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China Briefings

Reports on China issued by Samsung Economic Research Institute

China Business Intelligence No. 131

China Business Intelligence No. 131

Samsung Economic Research Institute Beijing Office

Aug. 26, 2009

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Highlights:

I. Economy

In 2009, the Chinese government implemented upward adjustments on the water rate in most of its major cities. This move is a part of efforts to fund the construction of sewage treatment factories, to upgrade facilities to enhance the quality of water, to reduce the deficits of water management companies and to save energy. However, apart from the obvious aim of saving energy, the other reasons for the hike in the water rate lack persuasion. The current prevailing view is that it is unreasonable to raise water rates in order to expand the construction of sewage treatment plants and improve facilities to enhance water quality. Not only is the indiscriminate hiking of water rates unreasonable but the results will also be insignificant. It is necessary to implement a progressive tariff that is based on the amount of water used minimizing the negative effects of the hike on the mid- and low income bracket as well as effectively promoting water saving efforts. It is also imperative to listen to public to resolve conflicts.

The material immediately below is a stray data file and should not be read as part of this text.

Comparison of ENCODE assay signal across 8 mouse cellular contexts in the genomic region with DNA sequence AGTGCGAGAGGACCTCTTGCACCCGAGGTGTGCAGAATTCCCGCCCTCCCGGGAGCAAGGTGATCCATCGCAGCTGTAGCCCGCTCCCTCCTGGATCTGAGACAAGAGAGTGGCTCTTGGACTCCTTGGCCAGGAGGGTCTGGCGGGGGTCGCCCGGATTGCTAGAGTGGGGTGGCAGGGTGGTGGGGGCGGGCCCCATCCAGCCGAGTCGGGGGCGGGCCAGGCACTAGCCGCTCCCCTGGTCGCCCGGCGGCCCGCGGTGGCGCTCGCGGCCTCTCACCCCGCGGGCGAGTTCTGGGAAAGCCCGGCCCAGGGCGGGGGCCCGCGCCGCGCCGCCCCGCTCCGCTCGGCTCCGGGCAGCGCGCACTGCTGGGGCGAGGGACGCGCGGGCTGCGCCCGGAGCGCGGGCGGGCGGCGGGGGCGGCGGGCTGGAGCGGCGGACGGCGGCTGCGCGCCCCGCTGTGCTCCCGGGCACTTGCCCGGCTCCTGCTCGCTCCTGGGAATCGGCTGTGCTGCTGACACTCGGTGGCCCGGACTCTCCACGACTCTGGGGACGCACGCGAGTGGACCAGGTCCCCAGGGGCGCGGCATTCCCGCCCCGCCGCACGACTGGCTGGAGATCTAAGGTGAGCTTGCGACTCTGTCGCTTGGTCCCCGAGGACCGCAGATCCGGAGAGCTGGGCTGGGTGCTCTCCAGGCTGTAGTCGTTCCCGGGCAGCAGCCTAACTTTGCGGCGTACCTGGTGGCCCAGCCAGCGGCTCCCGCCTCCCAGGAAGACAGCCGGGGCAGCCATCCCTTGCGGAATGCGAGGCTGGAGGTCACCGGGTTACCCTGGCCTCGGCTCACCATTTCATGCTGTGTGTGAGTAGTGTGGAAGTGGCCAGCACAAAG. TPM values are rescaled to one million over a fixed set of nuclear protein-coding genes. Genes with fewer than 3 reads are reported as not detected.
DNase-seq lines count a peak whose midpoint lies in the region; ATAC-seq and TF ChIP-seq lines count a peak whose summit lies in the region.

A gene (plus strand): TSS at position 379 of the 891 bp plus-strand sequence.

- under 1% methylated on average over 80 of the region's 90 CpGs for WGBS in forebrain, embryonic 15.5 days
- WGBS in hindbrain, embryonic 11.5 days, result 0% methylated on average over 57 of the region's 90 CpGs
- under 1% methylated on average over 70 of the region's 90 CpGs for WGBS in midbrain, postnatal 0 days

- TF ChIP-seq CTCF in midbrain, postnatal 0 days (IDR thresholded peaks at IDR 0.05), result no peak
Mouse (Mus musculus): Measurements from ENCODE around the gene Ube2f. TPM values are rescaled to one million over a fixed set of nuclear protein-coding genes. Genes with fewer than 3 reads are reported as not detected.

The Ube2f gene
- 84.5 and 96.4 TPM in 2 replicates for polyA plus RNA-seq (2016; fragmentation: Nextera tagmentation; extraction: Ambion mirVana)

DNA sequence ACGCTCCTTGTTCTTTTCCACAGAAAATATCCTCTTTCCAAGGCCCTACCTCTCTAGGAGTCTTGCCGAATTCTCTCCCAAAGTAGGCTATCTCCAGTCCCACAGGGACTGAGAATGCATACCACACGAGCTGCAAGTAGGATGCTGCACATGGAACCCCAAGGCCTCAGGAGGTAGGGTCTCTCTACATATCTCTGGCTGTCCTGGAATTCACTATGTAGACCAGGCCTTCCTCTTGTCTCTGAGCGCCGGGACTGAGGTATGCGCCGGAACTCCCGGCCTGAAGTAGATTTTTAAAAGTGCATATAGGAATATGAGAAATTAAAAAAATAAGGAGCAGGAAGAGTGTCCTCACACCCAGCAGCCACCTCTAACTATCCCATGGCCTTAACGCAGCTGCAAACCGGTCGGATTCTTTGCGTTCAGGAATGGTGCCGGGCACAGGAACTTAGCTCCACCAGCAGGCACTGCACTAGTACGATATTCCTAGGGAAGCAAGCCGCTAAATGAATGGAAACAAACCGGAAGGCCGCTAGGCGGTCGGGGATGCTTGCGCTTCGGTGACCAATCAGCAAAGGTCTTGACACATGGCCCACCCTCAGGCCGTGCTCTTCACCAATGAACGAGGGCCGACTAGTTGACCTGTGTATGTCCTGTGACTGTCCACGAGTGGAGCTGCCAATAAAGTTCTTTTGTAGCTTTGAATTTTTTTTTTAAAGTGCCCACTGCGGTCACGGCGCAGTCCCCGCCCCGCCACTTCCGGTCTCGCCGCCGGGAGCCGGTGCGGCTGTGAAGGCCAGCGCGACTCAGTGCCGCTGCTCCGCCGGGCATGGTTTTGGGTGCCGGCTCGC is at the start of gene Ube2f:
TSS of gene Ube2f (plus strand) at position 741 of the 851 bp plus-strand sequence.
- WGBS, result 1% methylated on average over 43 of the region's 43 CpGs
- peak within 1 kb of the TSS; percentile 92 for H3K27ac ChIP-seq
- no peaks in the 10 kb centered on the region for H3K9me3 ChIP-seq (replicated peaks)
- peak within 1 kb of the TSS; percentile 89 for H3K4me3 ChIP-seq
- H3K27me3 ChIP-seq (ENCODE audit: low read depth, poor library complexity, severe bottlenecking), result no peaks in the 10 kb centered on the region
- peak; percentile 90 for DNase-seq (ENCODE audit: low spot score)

II. Industry

In the first half of 2009, 9.61 million units of home electronics worth 16.23 billion yuan were sold in China through the government's "Home Appliance to the Countryside" stimulus policy. The "Home Appliance to the Countryside" policy is a subsidy program that offers rural households a rebate on various home appliances, including selected brands of TVs, refrigerators, mobile phones and PCs. In many cases, the goods are from domestic companies. The biggest beneficiary of this stimulus policy is local front-runners. Local companies swept the top spots in sales in each subsidized product category. Haier was positioned at the top, followed by Midea and Hisense. Haier achieved sales of 5.83 billion yuan, accounting for 35.9% of total rural sales. In contrast, foreign companies, excluding Nokia, Panasonic and Sanyo, reported negligible sales.

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